Not quite. Dr. Wang says the operation rarely hurts much anymore; since the 1990s, it's become routine in U.S. hospitals to anesthetize babies before the procedure. For every 1,500 circumcisions, there are maybe three complications, nearly all of which amount to a little unexpected bleeding or a treatable infection. In return, according to the AAP, circumcised boys have a lower risk of urinary-tract infections and penile cancer, and, indeed, "a slightly lower risk of getting sexually transmitted infections (STIs), including HIV, the virus that causes AIDS." But weighed against the potential risks, says the AAP, "these benefits are not sufficient ... to recommend that all infant boys be circumcised." (The AAP is now reviewing its guidelines, in light of recent scientific news.)

    Larry seems to search the doctor's face for a hint of what to do, but Dr. Wang is as neutral as his white hospital coat. "You need more time to think about it," he says encouragingly. "I'll be back."

    He heads off down the hall.

    Circumcised or not, every man owes his foreskin a great debt of gratitude for its service in the womb. In the third month of gestation, when the nascent penis begins to bloom, the foreskin forms a little protective blanket under which the rest of the penis can safely grow. But once you and your penis are fully baked, the advantage of a foreskin is not clear. Some scientists speculate that it protected the prehistoric penis as it swung, naked, through thick forests and over tall grasses; and unless you take your penis on that sort of excursion, they argue, you don't need a foreskin.

    That perceived uselessness may be one reason circumcision has such a long and varied history. Archeological evidence suggests that the practice may be at least 6,000 years old. Muslims and Jews, along with the aborigines of Australia, the Aztecs and Mayans of this hemisphere, and many other cultures all independently adopted this squirm-inducing practice, and it seems unlikely they'd have done so unless they were convinced that it conferred some earthly benefit.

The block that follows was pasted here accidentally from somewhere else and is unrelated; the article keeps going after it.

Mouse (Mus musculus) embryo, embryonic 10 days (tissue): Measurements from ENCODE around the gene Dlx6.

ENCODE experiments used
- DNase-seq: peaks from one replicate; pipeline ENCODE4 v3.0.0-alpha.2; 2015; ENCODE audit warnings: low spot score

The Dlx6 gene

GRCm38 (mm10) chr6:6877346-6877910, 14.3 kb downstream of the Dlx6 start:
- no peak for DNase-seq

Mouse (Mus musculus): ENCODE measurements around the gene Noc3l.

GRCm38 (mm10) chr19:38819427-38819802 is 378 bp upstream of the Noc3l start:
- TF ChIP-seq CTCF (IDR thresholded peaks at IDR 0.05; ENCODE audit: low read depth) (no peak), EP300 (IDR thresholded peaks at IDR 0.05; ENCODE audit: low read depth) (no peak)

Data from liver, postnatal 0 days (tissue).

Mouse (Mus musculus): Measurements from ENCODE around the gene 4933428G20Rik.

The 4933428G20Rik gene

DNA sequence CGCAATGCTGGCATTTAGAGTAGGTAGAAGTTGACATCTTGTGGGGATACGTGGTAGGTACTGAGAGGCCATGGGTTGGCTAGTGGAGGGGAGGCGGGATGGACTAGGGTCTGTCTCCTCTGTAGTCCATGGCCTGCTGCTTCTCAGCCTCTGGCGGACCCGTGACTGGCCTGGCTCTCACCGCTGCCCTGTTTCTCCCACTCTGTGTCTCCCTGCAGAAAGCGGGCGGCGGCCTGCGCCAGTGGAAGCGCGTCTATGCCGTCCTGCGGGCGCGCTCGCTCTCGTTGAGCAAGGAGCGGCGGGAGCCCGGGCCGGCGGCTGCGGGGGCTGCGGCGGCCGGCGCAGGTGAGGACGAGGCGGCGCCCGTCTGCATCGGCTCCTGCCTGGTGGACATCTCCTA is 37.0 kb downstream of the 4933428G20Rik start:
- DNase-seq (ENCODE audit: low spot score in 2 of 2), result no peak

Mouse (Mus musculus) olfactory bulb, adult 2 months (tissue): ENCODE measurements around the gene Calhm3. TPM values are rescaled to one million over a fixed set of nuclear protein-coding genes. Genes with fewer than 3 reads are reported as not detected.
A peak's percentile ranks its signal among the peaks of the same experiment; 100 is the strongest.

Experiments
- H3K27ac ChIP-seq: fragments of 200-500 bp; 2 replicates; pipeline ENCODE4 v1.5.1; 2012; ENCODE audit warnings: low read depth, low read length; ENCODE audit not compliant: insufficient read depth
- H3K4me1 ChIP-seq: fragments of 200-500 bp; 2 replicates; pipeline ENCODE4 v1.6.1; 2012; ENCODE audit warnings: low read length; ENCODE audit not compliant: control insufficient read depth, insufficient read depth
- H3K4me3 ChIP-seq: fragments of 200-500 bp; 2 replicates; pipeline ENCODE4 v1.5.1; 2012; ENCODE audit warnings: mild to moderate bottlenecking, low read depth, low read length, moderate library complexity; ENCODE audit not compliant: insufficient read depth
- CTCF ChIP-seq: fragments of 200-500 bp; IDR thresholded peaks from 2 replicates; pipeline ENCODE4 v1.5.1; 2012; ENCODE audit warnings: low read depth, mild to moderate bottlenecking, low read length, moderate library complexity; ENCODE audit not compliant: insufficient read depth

More stories from Men's Health

    The ultimate guide to your package
    9 reproductive problems you can prevent
    What you don't know about your penis

    Here in the United States, foreskins were left mostly undisturbed until the second half of the nineteenth century. But it wasn't until the North Africa campaign of World War II that American doctors turned into enthusiastic circumcisers. More than 145,000 American GIs based there slacked off on their cleaning regimens and came down with foreskin-related ouches — chiefly, balanoposthitis (inflammation of the foreskin and glans), phimosis (a foreskin that's too tight to retract over the glans), and paraphimosis (a foreskin stuck in the retracted position). After the war, doctors advanced a theory that circumcision reduces rates of cervical cancer — a hypothesis now confirmed by scientific research.

    Circumcision became routine, but anesthesia wasn't part of the plan. That, more than any other factor, may have provoked the fiery anti-circumcision movement that casts its long shadow over the Internet.

    Anesthesia now used during procedure
    Isaac is a newborn whose mother, months before she gave birth, made the decision to circumcise him. He awaits Dr. Wang atop a small operating table. His expression is blasι until a nurse standing over him slides a sugar-coated pacifier into his mouth. His eyes open wide and he commences sucking with gusto. Sugar, Dr. Wang says, is known to send a rush of endorphins to certain parts of the brain, dulling sensitivity to pain.
    Dr. Wang gently wraps Isaac's legs in a soft harness. Until fairly recently, he remarks, it was standard practice to restrain babies' arms, too. "But it's distressing to them to be tied down like that, and it's really not necessary."
    Fortunately, Dr. Wang says, circumcision is no longer performed in American hospitals without anesthesia, as Milos described it. After a quick examination of Isaac's manhood (if that's the right word for it), Dr. Wang administers four evenly spaced injections of lidocaine around the base of the baby's penis; Isaac shows no distress. At that point, Dr. Wang waits 5 minutes for the anesthetic to take effect, then swabs Isaac's privates with sterilizing iodine and gets down to business. He arranges a clamp that pulls the foreskin forward, off the penis, where it can be safely cut off with surgical scissors in one snip. Isaac became agitated only once — when his sugary pacifier fell from his mouth. "Usually," says Dr. Wang, "the part they hate most is being washed off afterward. They don't like to feel the cold."

  2. #2
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    Wang? That's priceless
    Be kind, be courteous . . .

    and have a plan to kill everyone you meet.

  3. #3
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    Someone is a little too obsessed with Dr. Wang......